While heightened controversy and discussion is rare for Food and Drug Administration-approved drugs, outcry over the Alzheimer's drug Aduhelm could lead to a broader conversation about the approval process and what patients and providers are looking for with value-based care.
The medical community's reaction to Aduhelm has been especially uncommon with independent review boards stating that they wouldn't have approved the drug and providers declining to administer it, said Rick Kes, healthcare partner at RSM.
"The last time that there was a lot of controversy surrounding a specific drug and the process that it went through—with the exception of the COVID-19 vaccine—you're probably thinking back to drugs to treat HIV and AIDS," Kes said.
Around 50 new FDA-approved drugs hit the market in 2019 and 2020, down from a peak of 59 novel drugs in 2018, according to a Statista study. Thousands of medications are in development nationwide and some companies are weighing the pros and cons of getting FDA approval for their products.
Ultimately, patients want drugs to be approved that will help them live longer and better, said Andrew Hertler, an oncologist and chief medical officer at New Century Health.
"Unfortunately, our current drug approval process does not accomplish that," Hertler said. "We've got a system that rewards marginal improvement, doesn't drive the studies we need [in order] to see comparative effectiveness, and really doesn't deliver the results that we're looking for."
Although the Center for Drug Evaluation and Research's accelerated approval process was put in place to quickly get drugs to patients with life threatening diseases, it can incentivize speed over quality, he said.
Only 6% of drugs that have been approved to treat cancer looked at quality of life as part of their clinical trials, according to Hertler. Clinical trials also rarely compare a drug against the standard of care, and many drug approvals for life-threatening conditions don't have any increase in patient survival rates.
As more payers delve into value-base care arrangements that incentivize positive drug outcomes, it could lead to questions over whether the payments are advancing healthcare.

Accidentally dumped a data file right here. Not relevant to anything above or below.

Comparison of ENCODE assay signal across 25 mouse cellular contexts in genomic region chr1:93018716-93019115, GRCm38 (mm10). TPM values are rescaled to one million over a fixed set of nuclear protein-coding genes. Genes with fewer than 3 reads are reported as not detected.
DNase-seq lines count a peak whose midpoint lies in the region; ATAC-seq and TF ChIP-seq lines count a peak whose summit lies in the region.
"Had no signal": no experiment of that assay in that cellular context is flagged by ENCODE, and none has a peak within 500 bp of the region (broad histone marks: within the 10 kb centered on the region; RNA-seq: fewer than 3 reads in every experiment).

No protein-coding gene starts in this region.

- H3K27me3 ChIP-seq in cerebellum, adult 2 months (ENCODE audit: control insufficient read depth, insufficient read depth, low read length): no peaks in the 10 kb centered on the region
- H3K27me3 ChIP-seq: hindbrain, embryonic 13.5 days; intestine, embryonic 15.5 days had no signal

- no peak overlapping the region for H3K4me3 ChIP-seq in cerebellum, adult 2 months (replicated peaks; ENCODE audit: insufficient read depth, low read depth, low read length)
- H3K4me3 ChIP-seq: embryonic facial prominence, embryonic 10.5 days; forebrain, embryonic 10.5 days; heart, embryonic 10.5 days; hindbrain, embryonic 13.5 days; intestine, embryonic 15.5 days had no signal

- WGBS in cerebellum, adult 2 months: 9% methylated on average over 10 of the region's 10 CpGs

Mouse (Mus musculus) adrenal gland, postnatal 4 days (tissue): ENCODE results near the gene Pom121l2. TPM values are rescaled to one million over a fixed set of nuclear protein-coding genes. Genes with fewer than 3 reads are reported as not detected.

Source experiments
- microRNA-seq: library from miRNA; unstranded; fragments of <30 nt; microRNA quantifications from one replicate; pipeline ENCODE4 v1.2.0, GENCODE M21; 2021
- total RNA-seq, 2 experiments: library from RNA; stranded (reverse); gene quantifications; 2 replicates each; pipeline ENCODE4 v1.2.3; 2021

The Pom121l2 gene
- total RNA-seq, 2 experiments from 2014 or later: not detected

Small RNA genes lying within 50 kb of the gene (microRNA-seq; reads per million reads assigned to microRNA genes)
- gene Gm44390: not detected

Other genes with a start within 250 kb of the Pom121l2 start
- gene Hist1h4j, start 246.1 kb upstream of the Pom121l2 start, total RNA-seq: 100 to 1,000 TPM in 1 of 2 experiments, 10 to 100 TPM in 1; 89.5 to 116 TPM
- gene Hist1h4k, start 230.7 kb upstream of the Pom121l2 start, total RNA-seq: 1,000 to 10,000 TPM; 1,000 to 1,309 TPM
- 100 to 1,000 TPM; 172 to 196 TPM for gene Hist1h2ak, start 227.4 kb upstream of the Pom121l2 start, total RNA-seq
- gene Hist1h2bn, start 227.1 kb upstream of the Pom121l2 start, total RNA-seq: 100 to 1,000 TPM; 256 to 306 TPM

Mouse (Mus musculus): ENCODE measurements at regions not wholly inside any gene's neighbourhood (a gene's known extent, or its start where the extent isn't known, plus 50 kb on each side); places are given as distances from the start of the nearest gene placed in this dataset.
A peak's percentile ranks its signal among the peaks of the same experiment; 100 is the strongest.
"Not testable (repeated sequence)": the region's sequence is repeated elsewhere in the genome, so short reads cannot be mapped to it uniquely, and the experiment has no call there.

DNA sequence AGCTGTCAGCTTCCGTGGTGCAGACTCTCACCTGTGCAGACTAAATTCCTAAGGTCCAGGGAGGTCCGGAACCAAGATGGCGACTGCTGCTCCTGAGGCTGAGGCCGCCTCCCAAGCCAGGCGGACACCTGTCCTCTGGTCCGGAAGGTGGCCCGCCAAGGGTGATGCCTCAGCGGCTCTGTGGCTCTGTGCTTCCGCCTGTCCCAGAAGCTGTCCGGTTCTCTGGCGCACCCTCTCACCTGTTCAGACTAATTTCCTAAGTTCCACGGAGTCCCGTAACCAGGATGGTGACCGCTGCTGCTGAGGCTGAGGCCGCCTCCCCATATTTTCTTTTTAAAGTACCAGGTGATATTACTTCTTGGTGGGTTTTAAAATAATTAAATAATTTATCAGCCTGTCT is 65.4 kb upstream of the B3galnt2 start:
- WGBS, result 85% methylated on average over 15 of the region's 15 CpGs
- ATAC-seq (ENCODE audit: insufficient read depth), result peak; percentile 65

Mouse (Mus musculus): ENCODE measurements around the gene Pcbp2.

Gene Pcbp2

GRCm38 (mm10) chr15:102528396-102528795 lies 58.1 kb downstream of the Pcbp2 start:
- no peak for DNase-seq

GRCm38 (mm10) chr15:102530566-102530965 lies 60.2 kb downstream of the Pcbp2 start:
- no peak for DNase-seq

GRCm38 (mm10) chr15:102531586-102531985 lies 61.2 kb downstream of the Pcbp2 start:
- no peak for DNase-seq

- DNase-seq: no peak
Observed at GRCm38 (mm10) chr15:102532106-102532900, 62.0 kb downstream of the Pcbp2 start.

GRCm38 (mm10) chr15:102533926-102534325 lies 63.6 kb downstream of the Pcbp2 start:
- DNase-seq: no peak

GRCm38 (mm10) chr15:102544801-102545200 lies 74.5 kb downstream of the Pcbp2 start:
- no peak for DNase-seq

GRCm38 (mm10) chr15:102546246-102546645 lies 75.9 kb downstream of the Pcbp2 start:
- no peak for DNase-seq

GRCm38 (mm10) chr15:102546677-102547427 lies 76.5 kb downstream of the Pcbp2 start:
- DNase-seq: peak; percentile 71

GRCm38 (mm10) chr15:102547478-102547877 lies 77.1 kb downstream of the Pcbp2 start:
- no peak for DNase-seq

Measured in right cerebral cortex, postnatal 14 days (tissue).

It is more common for health systems to not cover medications if there are better alternatives available, said Antonio Ciaccia, CEO of 46brooklyn Research. He said it is unusual that care providers would loudly and publicly reject a drug, in the case of Aduhelm. Particularly a drug that currently has no alternative.
Aduhelm is the first new Alzhiemer's treatment approved by the FDA in 18 years, something notable for the more than 6 million Americans who live with the disease. Still, due process is necessary to determine its side effects, benefits and whether or not it is an effective treatment, Kes said.
FDA could achieve this by holding manufacturers to completing comparative effectiveness studies and better enforce the rules already in place. according to Hertler.
"You could put some incentive behind that by not allowing companies to charge market price for drugs … until the studies are done," Hertler said.
But the concerns over Aduhelm have also shaken public trust in FDA's ability to keep people safe, Ciaccia said.
"I am a little concerned that, regardless of whether [the FDA was] right or wrong, this issue of the approval process not being trusted generally could have a cascading effect [on] future approvals of the agency as well," Ciaccia said.
In this way, providers have some power and influence by publicly stating that a drug is not good and should not be used if there are other choices available, Hertler said.
"You don't have to use a drug just because it's marketed and it's new and there's publicity around it," Hertler said. "[Especially] if the data and the evidence don't support that this is a significant benefit over what we already have out there."